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Sensory Processing

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What are Sensory Processing skills?

Sensory processing involves registering, organizing, and integrating information perceived from our body and environment in order to make meaningful and appropriate responses to our surroundings on a day-to-day basis.

Sensory information can be categorized into the following types of input: sight, sound, taste, touch, smell, vestibular, and proprioception. For the lesser known senses -  vestibular processing occurs within the inner ear and provides information regarding the position of our head in space. Proprioception involves receptors in the body’s joints and muscles and informs us of the relative position of the different parts of our body, how our body is moving, and how much effort or force is being employed in movement.

Signs of challenge in this area include...
  • Withdrawing from unexpected touch

  • Dislike of teeth-brushing, hair-washing, or nail-cutting

  • Oversensitivity to sounds or visual stimuli

  • Difficulty following directions

  • Poor posture control or strength

  • Fear of heights

  • Tires easily

  • Uses too much or too little force

  • Poor balance

  • Jump, spin, or move more than others

Why is this important?

Sensory processing is hugely important because it impacts our ability to respond to the world around us, which in turn impacts everything that we do. When a child is able to make sense of incoming sensory input, they are able to make appropriate responses through skill mastery and regulated attention, behavior, and emotional state.

When a child has difficulty with sensory processing, they may have difficulty filtering relevant from irrelevant information in their environment, seem to be unaware of where their body is in space, be hypersensitive to loud noises or visual distractions, or have trouble registering pertinent stimuli at all. This can lead to difficulties with attention, social interactions with peers, behavior, coordination, and more.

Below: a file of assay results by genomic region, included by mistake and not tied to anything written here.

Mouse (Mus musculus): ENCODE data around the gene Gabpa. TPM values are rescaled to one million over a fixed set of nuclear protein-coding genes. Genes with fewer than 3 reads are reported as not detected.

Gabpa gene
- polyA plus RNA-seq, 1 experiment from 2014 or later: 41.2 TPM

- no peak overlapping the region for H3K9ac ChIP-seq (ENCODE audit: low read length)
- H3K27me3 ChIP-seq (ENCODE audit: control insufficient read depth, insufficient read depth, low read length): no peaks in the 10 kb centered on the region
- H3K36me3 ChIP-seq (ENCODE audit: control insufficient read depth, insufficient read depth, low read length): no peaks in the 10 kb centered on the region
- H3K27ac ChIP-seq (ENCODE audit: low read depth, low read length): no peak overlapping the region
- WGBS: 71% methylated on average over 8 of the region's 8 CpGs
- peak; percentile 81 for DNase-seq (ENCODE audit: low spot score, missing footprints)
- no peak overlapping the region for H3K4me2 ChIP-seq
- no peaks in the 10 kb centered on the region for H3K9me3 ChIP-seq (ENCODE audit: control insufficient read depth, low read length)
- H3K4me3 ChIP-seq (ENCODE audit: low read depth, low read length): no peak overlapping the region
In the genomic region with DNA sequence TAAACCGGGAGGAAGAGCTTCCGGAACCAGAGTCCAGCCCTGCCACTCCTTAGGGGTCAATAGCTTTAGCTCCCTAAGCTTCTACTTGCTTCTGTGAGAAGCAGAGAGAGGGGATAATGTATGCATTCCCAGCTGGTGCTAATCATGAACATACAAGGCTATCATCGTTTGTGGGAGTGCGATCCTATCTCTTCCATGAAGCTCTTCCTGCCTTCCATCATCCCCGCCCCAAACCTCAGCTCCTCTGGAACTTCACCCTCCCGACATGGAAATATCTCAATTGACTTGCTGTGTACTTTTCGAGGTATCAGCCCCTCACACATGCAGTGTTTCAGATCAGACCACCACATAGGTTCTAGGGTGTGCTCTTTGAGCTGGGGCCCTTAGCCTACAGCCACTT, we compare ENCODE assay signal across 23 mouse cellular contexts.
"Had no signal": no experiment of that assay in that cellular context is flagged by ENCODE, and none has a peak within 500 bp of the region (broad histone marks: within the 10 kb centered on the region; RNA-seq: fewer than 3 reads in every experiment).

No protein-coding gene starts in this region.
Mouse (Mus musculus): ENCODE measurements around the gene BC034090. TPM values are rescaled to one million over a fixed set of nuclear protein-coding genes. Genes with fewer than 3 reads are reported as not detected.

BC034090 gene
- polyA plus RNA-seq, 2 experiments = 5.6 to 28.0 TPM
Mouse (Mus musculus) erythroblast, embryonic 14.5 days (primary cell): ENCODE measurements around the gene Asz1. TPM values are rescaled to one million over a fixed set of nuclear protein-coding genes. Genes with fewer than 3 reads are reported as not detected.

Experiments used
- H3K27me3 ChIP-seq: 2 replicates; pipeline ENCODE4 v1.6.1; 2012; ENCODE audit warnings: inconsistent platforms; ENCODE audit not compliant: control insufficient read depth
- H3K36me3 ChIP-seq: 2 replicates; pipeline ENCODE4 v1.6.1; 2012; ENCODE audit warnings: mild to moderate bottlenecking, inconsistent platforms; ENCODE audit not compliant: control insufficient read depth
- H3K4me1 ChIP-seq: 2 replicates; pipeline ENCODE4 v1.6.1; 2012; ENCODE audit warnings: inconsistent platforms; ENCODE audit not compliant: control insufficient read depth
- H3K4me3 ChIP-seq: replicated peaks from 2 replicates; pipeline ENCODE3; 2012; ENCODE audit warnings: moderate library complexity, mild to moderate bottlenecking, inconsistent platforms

Consequently, this can lead to challenges performing in the classroom, completing self-care tasks, engaging with peers, and executing coordinated movements during functional play.

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How can ot help?

Occupational therapy can aid children in exploring their senses in a safe environment and learning how to organize sensory information, thereby enabling increasingly successful participation in their day-to-day surroundings. Through carefully designed and individually tailored interventions, occupational therapists help children build the skills necessary to recognize how their body processes and responds to sensory input, as well as strategies for adaptation in a variety of environments to facilitate desired levels of alertness. Occupational therapists also educate families in techniques that can be implemented at home to aid in optimal regulation throughout a child’s day. 

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